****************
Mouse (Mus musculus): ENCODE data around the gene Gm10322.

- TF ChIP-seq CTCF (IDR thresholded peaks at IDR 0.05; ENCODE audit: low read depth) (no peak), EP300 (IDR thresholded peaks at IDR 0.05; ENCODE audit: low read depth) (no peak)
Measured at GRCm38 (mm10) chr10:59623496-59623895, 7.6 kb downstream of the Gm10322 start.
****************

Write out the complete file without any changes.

Mouse (Mus musculus): ENCODE data around the gene Gm10322.

- TF ChIP-seq CTCF (IDR thresholded peaks at IDR 0.05; ENCODE audit: low read depth) (no peak), EP300 (IDR thresholded peaks at IDR 0.05; ENCODE audit: low read depth) (no peak)
Measured at GRCm38 (mm10) chr10:59623496-59623895, 7.6 kb downstream of the Gm10322 start.